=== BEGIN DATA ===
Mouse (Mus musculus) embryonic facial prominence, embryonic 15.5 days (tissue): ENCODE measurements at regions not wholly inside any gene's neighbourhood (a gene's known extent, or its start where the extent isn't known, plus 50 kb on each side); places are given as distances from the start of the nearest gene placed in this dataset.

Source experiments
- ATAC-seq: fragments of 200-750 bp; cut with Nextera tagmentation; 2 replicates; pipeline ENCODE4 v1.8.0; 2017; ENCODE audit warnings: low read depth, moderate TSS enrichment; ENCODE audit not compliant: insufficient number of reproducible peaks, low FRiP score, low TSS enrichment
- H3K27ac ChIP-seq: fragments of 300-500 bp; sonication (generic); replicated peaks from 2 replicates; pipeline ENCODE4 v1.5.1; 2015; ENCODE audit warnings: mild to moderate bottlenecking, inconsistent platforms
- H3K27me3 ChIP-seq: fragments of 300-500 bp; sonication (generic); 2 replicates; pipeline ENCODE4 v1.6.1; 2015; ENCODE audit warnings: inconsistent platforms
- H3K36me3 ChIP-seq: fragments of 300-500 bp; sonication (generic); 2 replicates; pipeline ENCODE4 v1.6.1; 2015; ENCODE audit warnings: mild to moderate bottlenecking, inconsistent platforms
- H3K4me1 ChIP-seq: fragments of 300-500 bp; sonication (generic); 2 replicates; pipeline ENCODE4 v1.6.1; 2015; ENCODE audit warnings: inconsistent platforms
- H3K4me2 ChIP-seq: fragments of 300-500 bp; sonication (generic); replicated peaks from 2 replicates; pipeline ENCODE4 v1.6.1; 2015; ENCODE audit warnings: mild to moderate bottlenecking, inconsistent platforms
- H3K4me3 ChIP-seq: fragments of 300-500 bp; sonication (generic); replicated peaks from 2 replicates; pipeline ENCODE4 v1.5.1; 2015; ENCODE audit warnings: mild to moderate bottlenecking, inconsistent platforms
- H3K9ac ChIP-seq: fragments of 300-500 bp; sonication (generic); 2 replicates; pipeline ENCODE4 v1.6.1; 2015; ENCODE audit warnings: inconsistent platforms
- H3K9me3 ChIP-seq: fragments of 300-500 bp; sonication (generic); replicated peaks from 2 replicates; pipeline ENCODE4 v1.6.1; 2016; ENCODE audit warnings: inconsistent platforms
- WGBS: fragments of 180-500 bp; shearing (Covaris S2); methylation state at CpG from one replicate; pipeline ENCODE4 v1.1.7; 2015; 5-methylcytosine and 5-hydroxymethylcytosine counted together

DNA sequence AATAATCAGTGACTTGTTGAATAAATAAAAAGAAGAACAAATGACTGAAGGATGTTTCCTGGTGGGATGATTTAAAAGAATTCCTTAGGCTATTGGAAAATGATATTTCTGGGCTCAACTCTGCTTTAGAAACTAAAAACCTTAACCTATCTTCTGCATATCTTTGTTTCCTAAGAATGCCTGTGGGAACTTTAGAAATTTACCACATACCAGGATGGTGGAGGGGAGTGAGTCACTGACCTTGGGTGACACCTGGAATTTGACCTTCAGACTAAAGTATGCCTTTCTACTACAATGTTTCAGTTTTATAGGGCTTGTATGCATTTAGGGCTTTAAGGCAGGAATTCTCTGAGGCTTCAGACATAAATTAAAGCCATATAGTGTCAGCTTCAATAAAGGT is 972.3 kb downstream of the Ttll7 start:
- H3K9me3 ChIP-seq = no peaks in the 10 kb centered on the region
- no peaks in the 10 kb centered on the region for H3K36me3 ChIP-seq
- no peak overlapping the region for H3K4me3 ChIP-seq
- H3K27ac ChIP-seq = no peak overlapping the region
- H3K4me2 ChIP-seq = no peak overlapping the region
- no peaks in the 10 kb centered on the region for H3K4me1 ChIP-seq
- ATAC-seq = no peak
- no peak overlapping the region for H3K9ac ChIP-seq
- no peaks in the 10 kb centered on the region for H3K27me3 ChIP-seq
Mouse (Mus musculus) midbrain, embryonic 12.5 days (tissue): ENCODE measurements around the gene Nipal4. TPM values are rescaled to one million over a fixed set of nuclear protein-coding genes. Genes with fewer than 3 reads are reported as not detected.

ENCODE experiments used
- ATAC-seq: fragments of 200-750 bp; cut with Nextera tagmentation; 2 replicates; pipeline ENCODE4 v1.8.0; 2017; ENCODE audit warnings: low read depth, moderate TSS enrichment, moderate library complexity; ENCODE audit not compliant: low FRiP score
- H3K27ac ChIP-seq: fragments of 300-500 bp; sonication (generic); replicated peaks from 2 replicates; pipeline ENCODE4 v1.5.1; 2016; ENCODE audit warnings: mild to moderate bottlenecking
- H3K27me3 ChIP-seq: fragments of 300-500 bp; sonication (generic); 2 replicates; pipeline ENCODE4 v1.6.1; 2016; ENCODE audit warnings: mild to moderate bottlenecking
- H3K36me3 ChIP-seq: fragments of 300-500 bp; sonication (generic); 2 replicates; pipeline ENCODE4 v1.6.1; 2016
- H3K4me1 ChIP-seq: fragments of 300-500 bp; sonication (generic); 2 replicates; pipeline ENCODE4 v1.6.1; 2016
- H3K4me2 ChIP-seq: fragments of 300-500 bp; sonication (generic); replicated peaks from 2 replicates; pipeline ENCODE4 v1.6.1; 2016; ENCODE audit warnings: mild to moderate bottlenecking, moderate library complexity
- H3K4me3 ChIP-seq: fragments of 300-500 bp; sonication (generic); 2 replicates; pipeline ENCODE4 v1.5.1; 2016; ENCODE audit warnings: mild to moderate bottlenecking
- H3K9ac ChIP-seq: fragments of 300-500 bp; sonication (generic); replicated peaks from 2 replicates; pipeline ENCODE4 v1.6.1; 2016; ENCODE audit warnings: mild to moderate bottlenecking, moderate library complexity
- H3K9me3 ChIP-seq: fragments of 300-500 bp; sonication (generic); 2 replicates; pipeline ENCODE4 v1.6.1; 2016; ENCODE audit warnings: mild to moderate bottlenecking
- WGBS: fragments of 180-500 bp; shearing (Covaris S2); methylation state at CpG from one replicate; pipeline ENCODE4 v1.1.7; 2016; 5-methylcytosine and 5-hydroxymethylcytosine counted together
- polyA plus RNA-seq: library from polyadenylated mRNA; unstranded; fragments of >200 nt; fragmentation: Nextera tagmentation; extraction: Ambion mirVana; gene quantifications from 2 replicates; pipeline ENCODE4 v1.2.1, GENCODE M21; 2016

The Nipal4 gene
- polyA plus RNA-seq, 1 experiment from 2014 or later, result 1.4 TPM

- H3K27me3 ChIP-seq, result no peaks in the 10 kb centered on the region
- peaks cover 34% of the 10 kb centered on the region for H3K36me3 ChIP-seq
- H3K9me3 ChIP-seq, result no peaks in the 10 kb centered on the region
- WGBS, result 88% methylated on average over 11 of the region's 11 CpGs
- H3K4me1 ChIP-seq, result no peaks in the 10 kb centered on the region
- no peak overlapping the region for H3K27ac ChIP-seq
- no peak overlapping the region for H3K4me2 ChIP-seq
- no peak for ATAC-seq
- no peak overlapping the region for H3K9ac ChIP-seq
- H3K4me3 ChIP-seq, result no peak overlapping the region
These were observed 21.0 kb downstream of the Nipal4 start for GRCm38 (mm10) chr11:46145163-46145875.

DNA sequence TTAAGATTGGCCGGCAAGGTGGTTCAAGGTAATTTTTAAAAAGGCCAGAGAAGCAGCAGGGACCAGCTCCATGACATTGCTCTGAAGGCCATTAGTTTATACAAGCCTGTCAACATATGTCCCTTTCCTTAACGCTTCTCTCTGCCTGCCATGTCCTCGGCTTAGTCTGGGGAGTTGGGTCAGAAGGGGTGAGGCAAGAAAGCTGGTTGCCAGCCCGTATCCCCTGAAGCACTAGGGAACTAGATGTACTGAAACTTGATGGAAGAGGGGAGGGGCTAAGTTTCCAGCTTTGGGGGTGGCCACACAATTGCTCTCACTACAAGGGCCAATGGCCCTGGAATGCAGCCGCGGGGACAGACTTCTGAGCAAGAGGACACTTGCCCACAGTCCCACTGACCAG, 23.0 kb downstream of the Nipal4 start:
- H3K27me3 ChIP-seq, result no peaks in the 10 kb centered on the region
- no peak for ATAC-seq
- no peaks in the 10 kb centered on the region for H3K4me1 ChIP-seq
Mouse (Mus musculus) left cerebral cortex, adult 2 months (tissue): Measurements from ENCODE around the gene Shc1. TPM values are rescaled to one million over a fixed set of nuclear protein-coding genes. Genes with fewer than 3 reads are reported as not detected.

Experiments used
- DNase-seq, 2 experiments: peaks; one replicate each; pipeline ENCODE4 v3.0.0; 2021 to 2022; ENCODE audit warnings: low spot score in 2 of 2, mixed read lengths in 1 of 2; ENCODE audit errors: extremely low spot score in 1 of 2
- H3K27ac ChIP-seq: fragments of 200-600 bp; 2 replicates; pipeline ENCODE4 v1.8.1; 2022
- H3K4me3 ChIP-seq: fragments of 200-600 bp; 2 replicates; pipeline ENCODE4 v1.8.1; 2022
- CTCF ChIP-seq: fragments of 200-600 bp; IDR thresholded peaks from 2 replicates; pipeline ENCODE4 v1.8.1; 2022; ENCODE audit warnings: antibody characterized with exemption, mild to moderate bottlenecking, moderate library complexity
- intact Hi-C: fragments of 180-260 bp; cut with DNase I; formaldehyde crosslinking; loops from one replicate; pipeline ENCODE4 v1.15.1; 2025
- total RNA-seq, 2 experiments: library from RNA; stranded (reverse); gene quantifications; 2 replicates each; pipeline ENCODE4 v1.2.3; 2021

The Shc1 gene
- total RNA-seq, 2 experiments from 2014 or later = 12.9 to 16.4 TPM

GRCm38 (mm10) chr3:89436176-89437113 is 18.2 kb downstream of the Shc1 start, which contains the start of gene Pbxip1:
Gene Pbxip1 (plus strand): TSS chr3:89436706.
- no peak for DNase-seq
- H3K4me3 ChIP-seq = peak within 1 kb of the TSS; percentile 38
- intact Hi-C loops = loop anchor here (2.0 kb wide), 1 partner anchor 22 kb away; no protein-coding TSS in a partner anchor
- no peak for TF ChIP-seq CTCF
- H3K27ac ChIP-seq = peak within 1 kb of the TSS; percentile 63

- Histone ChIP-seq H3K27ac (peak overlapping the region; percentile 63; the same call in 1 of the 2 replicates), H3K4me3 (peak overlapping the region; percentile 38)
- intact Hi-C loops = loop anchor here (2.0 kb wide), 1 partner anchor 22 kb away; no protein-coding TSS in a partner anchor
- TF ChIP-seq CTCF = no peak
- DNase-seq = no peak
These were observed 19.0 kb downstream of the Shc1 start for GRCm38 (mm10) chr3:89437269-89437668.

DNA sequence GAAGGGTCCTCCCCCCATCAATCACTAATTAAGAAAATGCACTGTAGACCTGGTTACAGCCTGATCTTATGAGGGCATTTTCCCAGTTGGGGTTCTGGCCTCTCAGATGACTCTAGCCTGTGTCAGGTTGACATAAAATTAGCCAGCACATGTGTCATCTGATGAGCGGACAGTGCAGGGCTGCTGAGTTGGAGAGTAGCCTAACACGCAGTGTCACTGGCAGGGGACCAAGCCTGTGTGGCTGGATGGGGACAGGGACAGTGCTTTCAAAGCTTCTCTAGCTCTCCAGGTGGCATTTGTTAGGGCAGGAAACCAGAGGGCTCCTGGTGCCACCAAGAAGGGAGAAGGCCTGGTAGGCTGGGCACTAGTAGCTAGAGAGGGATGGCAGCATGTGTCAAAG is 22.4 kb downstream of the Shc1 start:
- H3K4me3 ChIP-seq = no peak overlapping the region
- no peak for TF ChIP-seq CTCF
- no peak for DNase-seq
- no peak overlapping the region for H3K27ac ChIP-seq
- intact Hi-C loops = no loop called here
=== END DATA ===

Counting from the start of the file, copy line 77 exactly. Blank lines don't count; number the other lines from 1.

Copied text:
- no peak for TF ChIP-seq CTCF